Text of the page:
News / Science & Technology

NASA Prepares for Next Solar Mission

NASA Mission to Probe Sun's Mysteriesi
X
June 24, 2013
NASA, the U.S. space agency, is preparing to launch a mission to study the sun, specifically its mysterious interface region, the area between the sun's surface and its corona or upper atmosphere. VOA's Suzanne Presto in Washington has more about the Interface Region Imaging Spectrograph, or IRIS, which is set to launch from Vandenberg Air Force Base in California on June 27.
TEXT SIZE - +
Suzanne Presto
— The U.S. space agency NASA is preparing to launch a new mission to study the sun. The Interface Region Imaging Spectrograph, or IRIS, will observe the way solar material gathers energy and heats up as it moves through the sun's lower atmosphere.

The upper layer of the sun's atmosphere, known as the corona, is thousands of times hotter than the sun's surface.  

Scientists want to figure out how that happens, so they are preparing a mission to study the sun's so-called interface region, the area between the sun's photosphere and its corona.  

Energy and plasma that flow through the interface region have an impact on us here on Earth. That region is the source of the sun's ultraviolet emission, which has an effect on our planet's climate, as well as the near-Earth space environment. Energy that seeps through the interface region drives solar wind.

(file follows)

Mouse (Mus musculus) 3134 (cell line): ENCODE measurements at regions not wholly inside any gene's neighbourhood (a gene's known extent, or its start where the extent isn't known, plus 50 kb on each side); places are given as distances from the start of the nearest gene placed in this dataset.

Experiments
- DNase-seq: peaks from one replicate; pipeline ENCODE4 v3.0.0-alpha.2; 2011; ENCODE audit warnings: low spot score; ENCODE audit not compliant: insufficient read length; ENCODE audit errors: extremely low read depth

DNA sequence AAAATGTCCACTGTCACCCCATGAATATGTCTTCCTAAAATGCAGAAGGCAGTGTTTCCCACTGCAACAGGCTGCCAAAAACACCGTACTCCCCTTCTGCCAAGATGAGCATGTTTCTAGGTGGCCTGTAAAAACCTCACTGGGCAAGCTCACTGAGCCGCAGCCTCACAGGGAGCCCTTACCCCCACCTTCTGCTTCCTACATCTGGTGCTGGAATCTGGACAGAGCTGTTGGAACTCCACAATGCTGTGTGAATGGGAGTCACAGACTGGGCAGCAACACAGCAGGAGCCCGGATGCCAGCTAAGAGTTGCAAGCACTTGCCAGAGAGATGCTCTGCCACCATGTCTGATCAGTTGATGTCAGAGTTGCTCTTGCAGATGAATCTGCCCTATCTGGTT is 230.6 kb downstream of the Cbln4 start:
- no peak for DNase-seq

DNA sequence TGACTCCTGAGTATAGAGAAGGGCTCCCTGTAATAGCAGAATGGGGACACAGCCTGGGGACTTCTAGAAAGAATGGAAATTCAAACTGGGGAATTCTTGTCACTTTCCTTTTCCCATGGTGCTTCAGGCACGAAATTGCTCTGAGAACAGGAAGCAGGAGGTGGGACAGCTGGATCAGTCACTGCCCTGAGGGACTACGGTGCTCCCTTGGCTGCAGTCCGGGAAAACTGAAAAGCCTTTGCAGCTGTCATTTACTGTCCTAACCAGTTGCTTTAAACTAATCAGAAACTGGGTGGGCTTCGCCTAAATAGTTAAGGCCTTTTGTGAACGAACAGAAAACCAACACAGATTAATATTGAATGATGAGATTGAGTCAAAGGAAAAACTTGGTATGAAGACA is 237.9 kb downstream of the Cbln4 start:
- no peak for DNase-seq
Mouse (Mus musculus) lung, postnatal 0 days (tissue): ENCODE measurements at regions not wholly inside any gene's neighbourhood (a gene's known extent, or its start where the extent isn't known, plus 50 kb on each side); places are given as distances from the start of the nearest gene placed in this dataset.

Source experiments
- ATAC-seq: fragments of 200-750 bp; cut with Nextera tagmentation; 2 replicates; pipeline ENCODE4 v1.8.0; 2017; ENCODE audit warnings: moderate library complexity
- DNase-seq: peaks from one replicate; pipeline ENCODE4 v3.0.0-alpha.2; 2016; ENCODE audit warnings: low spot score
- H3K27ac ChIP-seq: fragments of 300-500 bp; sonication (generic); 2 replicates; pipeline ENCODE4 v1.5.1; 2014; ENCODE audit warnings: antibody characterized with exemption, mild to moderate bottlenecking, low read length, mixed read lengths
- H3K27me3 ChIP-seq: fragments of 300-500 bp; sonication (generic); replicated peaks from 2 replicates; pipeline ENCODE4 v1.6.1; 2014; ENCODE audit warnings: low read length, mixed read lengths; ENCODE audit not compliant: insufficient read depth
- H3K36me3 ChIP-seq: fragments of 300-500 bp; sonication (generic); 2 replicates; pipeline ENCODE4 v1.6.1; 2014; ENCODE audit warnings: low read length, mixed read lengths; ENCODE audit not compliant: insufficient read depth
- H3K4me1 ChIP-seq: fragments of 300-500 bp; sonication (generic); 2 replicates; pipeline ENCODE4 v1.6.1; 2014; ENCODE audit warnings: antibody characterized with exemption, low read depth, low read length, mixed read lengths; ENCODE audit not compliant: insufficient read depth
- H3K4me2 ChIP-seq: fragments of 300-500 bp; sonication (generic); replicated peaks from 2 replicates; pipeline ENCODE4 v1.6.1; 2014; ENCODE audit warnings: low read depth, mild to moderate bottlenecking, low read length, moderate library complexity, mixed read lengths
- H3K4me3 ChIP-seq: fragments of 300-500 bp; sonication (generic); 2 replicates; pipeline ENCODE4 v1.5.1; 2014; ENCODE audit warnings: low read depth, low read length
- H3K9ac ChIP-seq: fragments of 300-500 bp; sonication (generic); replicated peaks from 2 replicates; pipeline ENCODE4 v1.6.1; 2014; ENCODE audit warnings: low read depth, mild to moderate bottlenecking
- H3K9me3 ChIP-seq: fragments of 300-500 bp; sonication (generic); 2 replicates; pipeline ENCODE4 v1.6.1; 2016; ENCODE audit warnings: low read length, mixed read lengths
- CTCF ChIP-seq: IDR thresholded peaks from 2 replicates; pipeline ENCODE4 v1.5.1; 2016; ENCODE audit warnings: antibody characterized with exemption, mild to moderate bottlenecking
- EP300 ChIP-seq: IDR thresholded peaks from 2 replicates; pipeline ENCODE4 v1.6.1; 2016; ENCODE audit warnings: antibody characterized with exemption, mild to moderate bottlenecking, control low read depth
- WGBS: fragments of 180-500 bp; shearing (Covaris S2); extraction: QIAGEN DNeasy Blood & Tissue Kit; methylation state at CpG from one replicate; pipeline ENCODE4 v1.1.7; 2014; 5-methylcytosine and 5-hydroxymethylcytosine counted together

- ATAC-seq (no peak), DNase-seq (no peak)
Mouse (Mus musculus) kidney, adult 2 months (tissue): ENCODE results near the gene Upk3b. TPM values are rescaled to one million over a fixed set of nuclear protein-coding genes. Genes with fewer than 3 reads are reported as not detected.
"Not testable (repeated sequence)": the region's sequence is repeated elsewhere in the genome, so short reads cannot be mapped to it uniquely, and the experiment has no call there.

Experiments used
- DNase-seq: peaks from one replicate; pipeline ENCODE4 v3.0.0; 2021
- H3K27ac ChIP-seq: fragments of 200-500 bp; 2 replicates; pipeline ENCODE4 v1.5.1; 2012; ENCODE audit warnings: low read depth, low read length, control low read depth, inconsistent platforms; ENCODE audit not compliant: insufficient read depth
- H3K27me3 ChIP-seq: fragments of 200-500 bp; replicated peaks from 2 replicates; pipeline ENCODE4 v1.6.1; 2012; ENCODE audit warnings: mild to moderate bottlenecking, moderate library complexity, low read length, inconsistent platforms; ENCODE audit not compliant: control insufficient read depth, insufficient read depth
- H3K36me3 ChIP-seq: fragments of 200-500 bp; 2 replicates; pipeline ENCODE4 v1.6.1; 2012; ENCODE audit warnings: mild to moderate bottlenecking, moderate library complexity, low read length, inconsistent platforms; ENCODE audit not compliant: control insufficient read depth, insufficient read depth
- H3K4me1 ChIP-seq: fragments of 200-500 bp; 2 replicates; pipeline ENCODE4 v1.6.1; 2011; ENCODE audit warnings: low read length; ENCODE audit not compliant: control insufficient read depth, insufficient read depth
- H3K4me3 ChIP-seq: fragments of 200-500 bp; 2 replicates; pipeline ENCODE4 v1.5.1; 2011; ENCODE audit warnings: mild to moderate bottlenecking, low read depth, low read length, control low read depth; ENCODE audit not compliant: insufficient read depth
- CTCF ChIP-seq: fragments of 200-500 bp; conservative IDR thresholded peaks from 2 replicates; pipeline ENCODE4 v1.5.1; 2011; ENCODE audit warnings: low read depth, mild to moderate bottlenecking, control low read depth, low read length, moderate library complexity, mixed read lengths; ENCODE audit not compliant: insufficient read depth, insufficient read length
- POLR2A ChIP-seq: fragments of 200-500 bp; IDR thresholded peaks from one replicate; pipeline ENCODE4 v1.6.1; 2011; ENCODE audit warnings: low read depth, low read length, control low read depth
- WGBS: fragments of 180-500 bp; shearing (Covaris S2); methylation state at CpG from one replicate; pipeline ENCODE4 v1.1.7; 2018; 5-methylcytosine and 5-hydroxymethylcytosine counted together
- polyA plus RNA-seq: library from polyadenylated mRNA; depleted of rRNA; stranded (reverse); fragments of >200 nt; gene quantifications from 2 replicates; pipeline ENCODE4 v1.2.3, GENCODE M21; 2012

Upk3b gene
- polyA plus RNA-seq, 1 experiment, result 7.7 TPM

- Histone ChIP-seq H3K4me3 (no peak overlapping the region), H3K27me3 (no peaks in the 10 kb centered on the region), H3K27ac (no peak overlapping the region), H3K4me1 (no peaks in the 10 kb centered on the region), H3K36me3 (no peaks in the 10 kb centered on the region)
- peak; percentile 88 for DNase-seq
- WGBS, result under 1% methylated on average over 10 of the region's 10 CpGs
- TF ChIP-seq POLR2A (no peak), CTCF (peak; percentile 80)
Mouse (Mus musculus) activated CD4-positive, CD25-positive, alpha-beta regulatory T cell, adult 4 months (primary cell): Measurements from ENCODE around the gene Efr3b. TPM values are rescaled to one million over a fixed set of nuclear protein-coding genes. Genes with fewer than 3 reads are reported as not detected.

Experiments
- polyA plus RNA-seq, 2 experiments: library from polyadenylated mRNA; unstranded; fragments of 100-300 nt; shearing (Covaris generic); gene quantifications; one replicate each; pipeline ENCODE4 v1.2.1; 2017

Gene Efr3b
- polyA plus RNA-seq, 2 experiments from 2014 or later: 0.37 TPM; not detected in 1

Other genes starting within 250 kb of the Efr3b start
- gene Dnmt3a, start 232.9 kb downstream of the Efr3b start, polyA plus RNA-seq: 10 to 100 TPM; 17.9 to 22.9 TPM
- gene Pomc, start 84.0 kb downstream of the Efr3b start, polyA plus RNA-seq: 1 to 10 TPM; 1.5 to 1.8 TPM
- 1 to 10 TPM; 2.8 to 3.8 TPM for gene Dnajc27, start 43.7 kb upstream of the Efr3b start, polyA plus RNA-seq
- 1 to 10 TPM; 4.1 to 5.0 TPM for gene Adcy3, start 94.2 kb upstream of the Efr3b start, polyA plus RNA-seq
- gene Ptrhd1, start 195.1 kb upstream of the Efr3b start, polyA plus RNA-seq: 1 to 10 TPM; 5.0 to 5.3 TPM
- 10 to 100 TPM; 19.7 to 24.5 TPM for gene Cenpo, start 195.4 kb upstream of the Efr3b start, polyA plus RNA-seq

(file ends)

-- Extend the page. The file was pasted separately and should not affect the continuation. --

That's where NASA's Interface Region Imaging Spectrograph, or IRIS, mission comes into play. IRIS is a small satellite with the ability to perform complex solar observations.

Alan Title, the IRIS principal investigator based at Lockheed Martin's Advanced Technology Center in California, spoke to reporters about the mission's importance.

"What we want to discover is what the basic physical processes are that transfer energy and material from the surface of the sun out to the outer atmosphere to the corona," he explained. "And, remember, the corona extends throughout the heliosphere. We live in the sun's outer atmosphere."

High-resolution images & high temperatures

IRIS will provide high-resolution images that even will show individual structures of energy as they rapidly stretch away from the sun. The U.S. space agency says IRIS images will be three-to-four times as detailed as those from NASA's Solar Dynamics Observatory.  

IRIS also will provide spectra, data that reveals information about multiple wavelengths of light at once.

NASA says IRIS will observe a range of temperatures from about 5,000 to 65,000 degrees Celsius, and up to about 10 million degrees Celsius during solar flares. But IRIS will not be observing the sun from up close.

"IRIS flies around the Earth so it only gets about 600 kilometers closer to the sun than we are here on Earth, and that's about 92 million miles away," said principal investigator Alan Title. "So it's really not very much closer to the sun."

The $181 million mission is set to last two years, but scientists say the solar explorer could function much longer.  

IRIS is set to launch aboard a Pegasus XL rocket from Vandenberg Air Force Base in California on June 26.

You May Like

Multimedia Relatives of South Korean Ferry Victims Fire at Authorities

46 people are confirmed dead, but some 250 remain trapped inside sunken ferry More

War Legacy Haunts Vietnam, US Relations

$84 million project aims to clean up soil contaminated by Agent Orange More

Wikipedia Proves Useful for Tracking Flu

Technique gave better results than Center for Disease Control (CDC) and Google’s Flu Trends More

Featured Videos

Your JavaScript is turned off or you have an old version of Adobe's Flash Player. Get the latest Flash player.
Ukraine, Russia, United in Faith, Divided in Politicsi
X
Michael Eckels